No matter how “multicultural” or “mixed” the German capital may often be described as in the media, Berlin’s ethnic reality for the average pedestrian does not inevitably evoke the idea of a big melting pot like New York, London or Paris. But if one listens closely, the colloquial nickname for the street Kantstraße, “Kantonstraße”, is the first indication of a deeper story.
Beyond the Turkish neighbourhoods (Kreuzberg, Neukölln, Moabit, Wedding) that are now part of Berlin’s main attractions, few people know that Berlin has one of Europe’s largest Asian communities. Even more interesting is that this settlement began when the city was still divided, on both sides of the Wall.
The first Chinese visitors in Berlin arrived in the 1820s and the first Chinese settlements began in the 1920s, but it is in Berlin’s post-war history that the actual development of the Asian community began. A large number of Vietnamese workers – and a few Chinese – came to work in East Berlin’s factories (known as contract workers or Vertragsarbeiter), whereas Chinese, Thai and South Vietnamese migrants came to West Berlin. After the fall of the Berlin Wall, some Vietnamese from East Berlin came to the western part of the city in the hopes of improving their situation, and the community steadily grew in the area. (more…)
With a hurricane behind us and the prospect of a frozen New York winter looking mighty good, I have finally decided to return to my beloved Chinatown. The confusing smells of summer on Canal street are long past, and one of Chinatown’s best cold weather dishes has been lodged in my mind for weeks. I’m talking, of course, about wonton soup.
Wonton soup is the stuff of legend. It works much like the best winter jacket you can think of, except on the inside of you. In short, you’ve waited far too long to try it out (or in, I suppose). When you’re ready, head to New H.K. Wonton Garden.
New H.K. Wonton Garden can be found on Mulberry Street, just a stone’s throw from the impassable crowds of Mott and Canal Streets. The restaurant, like most here, is extremely small, meaning you’ll almost certainly be waiting on a Saturday or Sunday. This is fine. It’s New York, and if you haven’t learned patience by now, you’re probably not living here anymore.
If it’s midday Saturday or Sunday, or anytime for that matter, start by exploring the restaurant’s Dim Sum menu. Wonton Garden is known for having the best vegetarian dumplings in town, and though I don’t typically associate with our green friends from the ground, I couldn’t miss the opportunity. And they were absolutely delicious. Stuffed with an array of finely diced vegetables that I couldn’t begin to identify, the dumplings (6 for $5.00) manage to hold everything in with an impossibly thin dumpling wrapper.
Do yourself another favor and order a plate of boiled pork and chive dumplings (6 for $5.00) along with a pair of fresh, steamed pork buns (2 for $2.50) They were the first I’ve had in Chinatown to recall the flavors found in the underground food stalls in Flushing, my absolute favorite place in New York, and in fact the earth so far.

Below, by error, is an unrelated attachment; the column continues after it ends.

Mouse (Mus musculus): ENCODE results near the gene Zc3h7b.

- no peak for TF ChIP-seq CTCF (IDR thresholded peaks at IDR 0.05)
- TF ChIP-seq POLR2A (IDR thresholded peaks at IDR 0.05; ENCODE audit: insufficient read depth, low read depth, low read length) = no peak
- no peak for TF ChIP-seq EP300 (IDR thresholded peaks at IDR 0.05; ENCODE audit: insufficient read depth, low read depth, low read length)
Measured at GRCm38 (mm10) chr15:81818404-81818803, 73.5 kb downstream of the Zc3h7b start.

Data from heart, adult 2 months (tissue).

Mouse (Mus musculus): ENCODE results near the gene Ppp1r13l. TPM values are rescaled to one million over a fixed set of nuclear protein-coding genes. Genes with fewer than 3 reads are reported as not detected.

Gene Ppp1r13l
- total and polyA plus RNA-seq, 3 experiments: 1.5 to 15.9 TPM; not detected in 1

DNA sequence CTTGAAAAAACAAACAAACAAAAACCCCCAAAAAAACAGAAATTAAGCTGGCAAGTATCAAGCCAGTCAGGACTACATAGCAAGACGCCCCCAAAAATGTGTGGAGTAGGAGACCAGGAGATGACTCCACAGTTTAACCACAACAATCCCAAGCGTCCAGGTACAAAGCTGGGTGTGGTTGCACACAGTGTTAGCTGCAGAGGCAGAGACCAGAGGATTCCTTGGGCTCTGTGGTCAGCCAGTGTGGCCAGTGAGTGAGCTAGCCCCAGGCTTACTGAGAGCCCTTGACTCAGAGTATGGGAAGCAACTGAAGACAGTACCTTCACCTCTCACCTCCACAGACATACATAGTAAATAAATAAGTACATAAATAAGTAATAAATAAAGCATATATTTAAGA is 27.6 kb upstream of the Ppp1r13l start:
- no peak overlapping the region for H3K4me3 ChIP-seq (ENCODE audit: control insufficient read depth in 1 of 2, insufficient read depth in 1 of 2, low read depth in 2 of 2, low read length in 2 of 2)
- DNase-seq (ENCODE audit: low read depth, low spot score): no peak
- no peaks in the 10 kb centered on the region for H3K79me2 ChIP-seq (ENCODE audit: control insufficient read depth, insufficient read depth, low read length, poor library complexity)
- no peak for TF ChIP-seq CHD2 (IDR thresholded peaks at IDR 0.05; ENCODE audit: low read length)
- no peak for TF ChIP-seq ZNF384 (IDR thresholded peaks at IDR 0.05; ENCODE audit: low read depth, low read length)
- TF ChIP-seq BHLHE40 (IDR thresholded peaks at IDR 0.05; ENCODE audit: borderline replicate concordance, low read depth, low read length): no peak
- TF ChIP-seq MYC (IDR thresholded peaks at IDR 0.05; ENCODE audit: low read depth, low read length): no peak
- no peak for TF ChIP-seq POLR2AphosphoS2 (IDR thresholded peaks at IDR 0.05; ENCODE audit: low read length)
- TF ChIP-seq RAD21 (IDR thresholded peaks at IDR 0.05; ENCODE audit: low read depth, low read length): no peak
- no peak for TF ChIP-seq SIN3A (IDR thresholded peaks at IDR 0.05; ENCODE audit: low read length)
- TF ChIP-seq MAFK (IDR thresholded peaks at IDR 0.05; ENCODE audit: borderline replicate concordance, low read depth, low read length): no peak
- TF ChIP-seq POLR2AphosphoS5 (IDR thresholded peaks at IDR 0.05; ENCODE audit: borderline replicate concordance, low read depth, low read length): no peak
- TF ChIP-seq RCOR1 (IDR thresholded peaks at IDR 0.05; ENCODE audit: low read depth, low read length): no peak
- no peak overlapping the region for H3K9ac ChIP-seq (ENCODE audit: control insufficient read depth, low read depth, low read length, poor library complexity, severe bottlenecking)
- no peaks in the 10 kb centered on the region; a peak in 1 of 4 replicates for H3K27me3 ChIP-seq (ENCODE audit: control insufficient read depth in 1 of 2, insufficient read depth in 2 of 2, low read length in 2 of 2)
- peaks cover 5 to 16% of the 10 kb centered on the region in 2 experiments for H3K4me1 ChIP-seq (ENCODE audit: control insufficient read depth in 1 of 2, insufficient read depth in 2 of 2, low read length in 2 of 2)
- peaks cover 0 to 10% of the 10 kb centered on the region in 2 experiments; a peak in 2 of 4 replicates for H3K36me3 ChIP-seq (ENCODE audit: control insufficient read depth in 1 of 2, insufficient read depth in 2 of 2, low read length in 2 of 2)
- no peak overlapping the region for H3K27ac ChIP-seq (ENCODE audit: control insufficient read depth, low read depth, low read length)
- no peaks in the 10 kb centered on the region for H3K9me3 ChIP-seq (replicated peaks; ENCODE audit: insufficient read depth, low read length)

Once you’ve had your fill of dim sum, it’s time to turn your eyes (and the remaining space in your stomach) toward Wonton Garden’s namesake dish. Wonton soup is deceptively simple – boiled wontons, microscopically thin noodles and your protein of choice bathe together in a hearty soup broth. However, each bowl you’ll find at Wonton Garden offers a completely different experience.
The standard, and probably the most highly recommended option based on the research we did prior to Sunday is the beef stew and wonton noodles ($6.25). Massive, tender chunks of beef will greet you in a dark, savory broth hiding a bed of noodles beneath. It was everything we expected it to be.
If you’re looking for grossly disproportionate amounts of flavor, order the sweet and sour sliced pork wonton soup ($6.25). Stringy bits of pork are doused in a thick, highly flavorful sweet and sour sauce. With a few added drops of hot chili oil, it’s one of the most complex soups you’ll find in Chinatown.
Finally, if you’re looking to try what many non-regulars would consider “weird,” ask for the beef tripe and wonton soup ($6.25). As is standard with stomach, the honeycomb tripe was almost alarmingly fatty. However, for those who have never tried the stuff (cow stomach, as it were), you’re in for a fantastic experience. Dense, chewy and subtly flavored, tripe is the perfect addition to Wonton Garden’s hot, soupy broth.
As is typical with our favorite dishes in Chinatown, there are few words to describe H.K. Wonton Garden’s soups. They are instead something that needs to be experienced. Lucky for you, Wonton Garden offers the perfect venue to hide away for an hour or two with friends, order as much as you can, and share what can only be shared in Chinatown. Be wary of gruff and reticent waiters with uniforms of oddly enough, hawaiian shirts. Not unkind however, they will speak when necessary, such as to check that the non-Chinese visitor is aware what tripe is. Good luck!